• A false-negative correlation is one where two related buoys are deemed distinct. This would mean that instead of updating the existing OSM entry, the import would introduce a new, redundant seamark.

False-positive characterisation

To quantify the false-positive rate, I conducted a study comparing the NOAA OBJNAM and OSM seamark:name of correlated seamarks as an oracle for buoy equivalence. Of the 1455 seamarks that satisfy the distance-threshold criteria, 114 match exactly in their names.

Of those that do not match exactly in name, the majority match via their buoy number. For instance, here are a few typical pairings:

seamark:name OBJNAM
7 Shilshole Bay Buoy 7
Spa Creek Channel Junction Buoy SC Spa Creek Channel Junction Buoy SC
2DW Dundalk Terminal West Channel Buoy 2DW
Upper Chesapeake Channel Lighted Buoy 40 Upper Chesapeake Channel Lighted Ice Buoy 40
R N “38” Merrimack River Buoy 38
SD 4 Sea Dog Creek Buoy SD4
R18 Lewis Bay Approach Channel Lighted Buoy 18
R “4” Gong Hampton Harbor Channel Gong Buoy 4

To match via buoy number, I compared the last tokens (as split by whitespace after dropping double-quotes) of the two names. Counting matches in buoy number, 1304 of the 1455 correlated seamarks match in name.

Examining the remaining non-matching pairs by hand revealed that only 66 of the 1455 correlated seamarks disagree substantially in their names. This suggests that the false-positive rate is quite low for this method (4.5%).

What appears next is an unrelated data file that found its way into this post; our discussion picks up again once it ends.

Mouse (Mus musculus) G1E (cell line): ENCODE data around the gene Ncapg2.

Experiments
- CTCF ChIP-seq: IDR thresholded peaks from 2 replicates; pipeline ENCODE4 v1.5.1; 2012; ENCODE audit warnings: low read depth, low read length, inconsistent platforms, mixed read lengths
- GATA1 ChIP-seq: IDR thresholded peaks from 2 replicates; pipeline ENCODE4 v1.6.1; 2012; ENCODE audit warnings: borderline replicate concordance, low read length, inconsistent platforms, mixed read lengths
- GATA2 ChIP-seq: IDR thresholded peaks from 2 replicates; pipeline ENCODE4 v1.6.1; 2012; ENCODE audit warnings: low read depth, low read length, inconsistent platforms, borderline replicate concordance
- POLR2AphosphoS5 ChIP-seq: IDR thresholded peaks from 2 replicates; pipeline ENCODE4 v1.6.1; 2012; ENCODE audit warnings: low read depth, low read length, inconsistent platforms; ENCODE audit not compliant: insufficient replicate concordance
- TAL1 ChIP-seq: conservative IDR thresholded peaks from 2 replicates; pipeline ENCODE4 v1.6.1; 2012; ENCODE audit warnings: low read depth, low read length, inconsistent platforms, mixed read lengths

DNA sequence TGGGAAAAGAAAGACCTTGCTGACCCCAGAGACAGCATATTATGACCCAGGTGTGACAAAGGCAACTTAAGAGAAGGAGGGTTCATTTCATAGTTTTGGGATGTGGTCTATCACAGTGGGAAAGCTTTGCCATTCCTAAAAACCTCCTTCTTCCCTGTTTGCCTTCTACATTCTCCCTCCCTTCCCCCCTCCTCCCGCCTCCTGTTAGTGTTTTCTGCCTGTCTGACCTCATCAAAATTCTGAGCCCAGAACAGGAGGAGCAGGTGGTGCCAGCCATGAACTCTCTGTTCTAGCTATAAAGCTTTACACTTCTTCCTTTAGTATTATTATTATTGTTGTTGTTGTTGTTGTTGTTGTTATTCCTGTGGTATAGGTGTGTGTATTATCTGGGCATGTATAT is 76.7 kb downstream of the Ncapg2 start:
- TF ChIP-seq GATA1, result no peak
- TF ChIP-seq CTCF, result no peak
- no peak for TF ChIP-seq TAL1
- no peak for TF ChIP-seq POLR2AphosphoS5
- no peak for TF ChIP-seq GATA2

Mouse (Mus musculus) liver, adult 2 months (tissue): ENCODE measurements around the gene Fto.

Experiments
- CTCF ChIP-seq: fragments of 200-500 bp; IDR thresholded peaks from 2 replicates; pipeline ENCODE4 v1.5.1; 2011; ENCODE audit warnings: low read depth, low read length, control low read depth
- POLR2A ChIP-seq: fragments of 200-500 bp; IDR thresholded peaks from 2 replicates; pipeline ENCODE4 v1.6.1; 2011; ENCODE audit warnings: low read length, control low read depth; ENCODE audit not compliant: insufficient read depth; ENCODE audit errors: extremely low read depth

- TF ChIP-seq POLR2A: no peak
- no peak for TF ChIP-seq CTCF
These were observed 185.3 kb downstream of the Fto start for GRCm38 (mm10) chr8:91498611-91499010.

Open Questions

  • What to do with seamarks in the covered region that are not present in NOAA ENCs? Some of these may be non-NOAA seamarks while in other cases these correspond to seamarks that were previously present but have since been decommissioned. This puts us in the awkward situation of either losing useful information or keeping redundant, inaccurate marks.

  • What, if anything, should be done to mitigate false matches?

  • Currently seamark:name of OSM seamarks is often a descriptive string (e.g. G C 13, short for “green can 13”) rather than the proper NOAA seamark name (that is, the S57 OBJNAM field).

    To take a specific example, currently the seamark with NOAA name Piscataqua River Lighted Buoy 2 is given the seamark:name value R "2" in the OSM dataset. The R in the latter name is redundant to the seamark:colour attribute (which indicates that the seamark is red). To avoid this sort of redundancy, I suggest that seamark:name should be changed to reflect the object’s NOAA name. Is there a precedent for how seamark:name should be defined?

Future work

Here I only propose to include coastal seamarks; seamarks for United States inland waterways are maintained by the Army Corp of Engineers, which provides a [similar ENC product][IENC] which could be similarly imported in the future.

Beyond seamarks, there is a wealth of additional navigational information in NOAA ENCs (e.g. cable areas, anchorage areas). Perhaps this would be a useful addition to OSM in the future.